“Our son, John, had become a recluse. Not only would he not go into public places, he wouldn’t even leave his bedroom. He was diagnosed with autism and threshold disorder in September of 2015. Once diagnosed, we started intensive ABA therapy to teach not only John, but all of us, some positive coping skills.
Whenever we go any place with a crowd, we never know quite what to expect. We try to always prepare in advance, which starts weeks prior to the event. Sometimes we create social stories with pictures of the place we plan to attend, so he has a visual ahead of time. We’ll discuss the crowds and come up with words or gestures to use when feeling overwhelmed. A crowd is overwhelming for most people, but for a child on the spectrum, it is ten fold! Add in their anxiety and lack of communication skills. It can be disastrous!
John dreams of one day becoming a vet. He has a love for animals like I have never seen before; he can tell you anything and everything you want to know about any animal, from dinosaurs to sharks! My parents thought it would be a fun family outing to go to the St. Louis Aquarium while we were in town. Unfortunately, on this day, none of the practiced coping skills or preparations seemed to help.
Upon entering the aquarium, there were long lines and people everywhere. It was a mad house, to say the least. We started walking towards the line and John made a beeline for the door. Kevin followed close behind. After all these years, it has just become routine. While routine, my heart still breaks, the stares still sting, and sadness still sets in.
A man walked up to me and asked if I needed help with our tickets. I explained I was unsure if we would be able to stay, due to the circumstances. At this point, he reached out to shake my hand. ‘My name is Chris and I am here to help!’ He proceeded to tell me he had a ‘back way’ to get John to the exhibits; AND a quiet, sensory-friendly place to escape if it became too overwhelming. My eyes filled with tears. In all our years on this journey, this was a first.
I went outside, where I found Kevin and John sitting quietly on a bench. I explained that Chris was going to help us, and John was going to get to see the animals. John’s eyes lit up like it was Christmas morning all over again.
Upon re-entering the aquarium, Chris immediately got down on John’s level, introduced himself, and introduced multiple other individuals running the different exhibits. He then put his arm in the air and enthusiastically said, ‘Follow me!’ He made sure John didn’t have to stand with the crowd. He showed him the sensory room, took our crew behind the scenes where it was only us and the sharks, and took John ‘behind the wall’ to touch the stingray. It was all incredibly exciting for John!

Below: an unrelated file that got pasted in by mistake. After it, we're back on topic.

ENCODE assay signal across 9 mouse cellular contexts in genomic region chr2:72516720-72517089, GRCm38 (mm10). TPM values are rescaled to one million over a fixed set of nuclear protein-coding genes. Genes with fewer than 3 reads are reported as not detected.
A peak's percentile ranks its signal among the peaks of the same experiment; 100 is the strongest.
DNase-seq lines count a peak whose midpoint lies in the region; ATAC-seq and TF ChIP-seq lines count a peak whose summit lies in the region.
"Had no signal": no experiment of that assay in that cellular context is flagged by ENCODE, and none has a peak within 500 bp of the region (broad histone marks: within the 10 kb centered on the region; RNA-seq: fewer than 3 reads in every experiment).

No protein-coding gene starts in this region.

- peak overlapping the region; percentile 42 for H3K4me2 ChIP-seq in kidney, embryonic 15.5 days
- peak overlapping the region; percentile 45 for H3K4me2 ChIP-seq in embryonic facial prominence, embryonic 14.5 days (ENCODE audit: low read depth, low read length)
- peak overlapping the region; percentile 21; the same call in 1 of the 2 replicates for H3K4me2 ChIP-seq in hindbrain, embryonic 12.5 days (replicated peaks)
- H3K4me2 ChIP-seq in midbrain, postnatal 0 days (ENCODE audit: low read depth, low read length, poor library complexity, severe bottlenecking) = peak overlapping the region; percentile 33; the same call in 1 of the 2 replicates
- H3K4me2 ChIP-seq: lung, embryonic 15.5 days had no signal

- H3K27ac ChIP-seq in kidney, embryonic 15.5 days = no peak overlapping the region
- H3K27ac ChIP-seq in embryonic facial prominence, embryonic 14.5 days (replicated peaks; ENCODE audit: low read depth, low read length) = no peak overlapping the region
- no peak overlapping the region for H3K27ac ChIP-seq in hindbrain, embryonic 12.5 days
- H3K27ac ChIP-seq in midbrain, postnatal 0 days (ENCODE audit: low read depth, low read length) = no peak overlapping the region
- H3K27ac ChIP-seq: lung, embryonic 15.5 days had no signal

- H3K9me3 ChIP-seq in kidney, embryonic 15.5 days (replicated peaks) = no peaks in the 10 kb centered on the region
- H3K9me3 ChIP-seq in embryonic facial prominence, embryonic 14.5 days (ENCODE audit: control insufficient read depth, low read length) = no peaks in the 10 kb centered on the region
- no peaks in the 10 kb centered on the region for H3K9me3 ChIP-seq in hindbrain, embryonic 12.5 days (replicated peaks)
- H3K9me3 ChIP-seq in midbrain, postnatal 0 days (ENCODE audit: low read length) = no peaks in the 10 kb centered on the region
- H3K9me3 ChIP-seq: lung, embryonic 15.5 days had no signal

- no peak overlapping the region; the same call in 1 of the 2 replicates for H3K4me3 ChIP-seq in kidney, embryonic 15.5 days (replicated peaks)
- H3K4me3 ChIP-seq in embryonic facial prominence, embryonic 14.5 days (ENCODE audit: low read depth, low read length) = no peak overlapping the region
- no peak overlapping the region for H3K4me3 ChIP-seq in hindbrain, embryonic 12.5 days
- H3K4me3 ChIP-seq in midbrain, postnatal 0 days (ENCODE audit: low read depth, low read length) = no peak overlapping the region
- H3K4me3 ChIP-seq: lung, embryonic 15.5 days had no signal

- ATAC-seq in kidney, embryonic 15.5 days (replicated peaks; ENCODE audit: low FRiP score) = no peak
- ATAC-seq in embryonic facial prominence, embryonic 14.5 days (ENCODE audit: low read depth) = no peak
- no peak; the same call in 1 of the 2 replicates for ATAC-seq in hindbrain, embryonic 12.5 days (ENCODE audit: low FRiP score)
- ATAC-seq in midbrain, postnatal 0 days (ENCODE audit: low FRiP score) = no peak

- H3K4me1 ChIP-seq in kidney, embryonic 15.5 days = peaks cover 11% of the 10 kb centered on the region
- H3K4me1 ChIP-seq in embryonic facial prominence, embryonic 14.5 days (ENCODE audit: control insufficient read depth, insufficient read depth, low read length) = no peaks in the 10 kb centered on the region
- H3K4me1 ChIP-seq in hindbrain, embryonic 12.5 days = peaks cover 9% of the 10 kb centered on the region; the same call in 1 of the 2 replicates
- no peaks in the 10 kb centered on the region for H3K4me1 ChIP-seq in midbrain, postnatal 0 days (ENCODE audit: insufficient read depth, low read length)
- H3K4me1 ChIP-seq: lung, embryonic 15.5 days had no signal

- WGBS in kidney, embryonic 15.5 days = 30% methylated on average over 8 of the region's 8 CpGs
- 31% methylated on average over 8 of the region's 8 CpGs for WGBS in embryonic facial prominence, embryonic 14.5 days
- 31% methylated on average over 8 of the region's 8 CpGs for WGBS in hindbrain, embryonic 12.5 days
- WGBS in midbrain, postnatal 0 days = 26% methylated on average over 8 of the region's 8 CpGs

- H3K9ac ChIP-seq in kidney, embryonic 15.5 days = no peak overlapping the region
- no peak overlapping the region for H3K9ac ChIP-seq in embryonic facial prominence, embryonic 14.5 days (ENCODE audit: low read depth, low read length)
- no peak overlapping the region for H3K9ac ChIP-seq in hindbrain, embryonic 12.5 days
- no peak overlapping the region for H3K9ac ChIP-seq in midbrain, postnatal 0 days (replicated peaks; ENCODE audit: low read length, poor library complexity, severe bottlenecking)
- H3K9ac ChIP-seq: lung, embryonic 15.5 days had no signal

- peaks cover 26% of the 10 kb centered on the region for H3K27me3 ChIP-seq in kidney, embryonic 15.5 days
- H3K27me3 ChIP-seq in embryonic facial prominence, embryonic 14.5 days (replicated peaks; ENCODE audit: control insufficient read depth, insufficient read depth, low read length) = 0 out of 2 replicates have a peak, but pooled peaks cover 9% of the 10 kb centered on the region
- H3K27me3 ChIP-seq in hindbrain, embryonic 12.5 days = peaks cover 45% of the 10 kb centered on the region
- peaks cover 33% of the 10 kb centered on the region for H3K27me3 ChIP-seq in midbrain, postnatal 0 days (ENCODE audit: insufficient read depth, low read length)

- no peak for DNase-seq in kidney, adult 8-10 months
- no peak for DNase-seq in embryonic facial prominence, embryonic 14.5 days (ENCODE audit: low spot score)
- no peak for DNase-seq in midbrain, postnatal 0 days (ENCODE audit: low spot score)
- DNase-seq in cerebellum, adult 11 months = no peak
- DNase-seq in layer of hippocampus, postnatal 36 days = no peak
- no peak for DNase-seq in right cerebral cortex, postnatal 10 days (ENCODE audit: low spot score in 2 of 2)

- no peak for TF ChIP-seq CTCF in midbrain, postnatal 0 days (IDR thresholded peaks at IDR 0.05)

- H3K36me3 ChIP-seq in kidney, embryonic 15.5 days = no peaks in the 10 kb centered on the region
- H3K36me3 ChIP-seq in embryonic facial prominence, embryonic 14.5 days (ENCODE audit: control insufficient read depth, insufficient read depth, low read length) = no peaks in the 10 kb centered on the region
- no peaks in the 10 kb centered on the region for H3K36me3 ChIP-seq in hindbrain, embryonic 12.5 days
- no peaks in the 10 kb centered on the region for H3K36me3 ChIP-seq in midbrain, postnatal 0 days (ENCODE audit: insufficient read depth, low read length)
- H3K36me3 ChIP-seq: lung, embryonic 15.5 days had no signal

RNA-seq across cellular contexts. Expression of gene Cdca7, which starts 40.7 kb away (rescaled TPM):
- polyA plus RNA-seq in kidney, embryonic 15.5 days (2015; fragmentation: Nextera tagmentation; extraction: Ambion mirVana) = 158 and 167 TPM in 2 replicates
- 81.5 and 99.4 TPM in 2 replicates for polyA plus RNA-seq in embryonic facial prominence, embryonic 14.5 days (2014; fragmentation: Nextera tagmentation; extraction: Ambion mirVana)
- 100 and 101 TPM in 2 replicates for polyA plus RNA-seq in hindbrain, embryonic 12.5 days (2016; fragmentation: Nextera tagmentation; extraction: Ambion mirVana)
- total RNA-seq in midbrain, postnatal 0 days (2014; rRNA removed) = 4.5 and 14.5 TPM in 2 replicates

Chris…you, my friend, are amazing!
As much as autism is talked about, people still don’t get it. They don’t understand that these kids really can’t help these outbursts. These outbursts can be anything from punching themselves in the head, to loudly screaming one word over and over (almost always profanity), to simply running away. In our four years on this journey, Chris is the first one EVER to recognize we needed help! Not only did he recognize this, but his gentle words and calm mannerism made my husband and I so comfortable accepting his assistance.
I’m not even sure the crowd knew what was happening when he was leading us behind the scenes. It was just all so incredible! I have no pictures of John at the aquarium that day, but an experience that warmed all of our hearts.
If this post some how finds it’s way to you, THANK YOU!!! Thank you for showing kindness. Thank you for showing understanding and patience. Thank you for your effort in teaching John there are wonderful people in this world. Thank you for not judging, and THANK YOU for restoring our faith in humanity!
This story was submitted to Love What Matters by Beth Wright Gajda, and originally appeared here. Submit your own story here and be sure to subscribe to our free email newsletter for our best stories.
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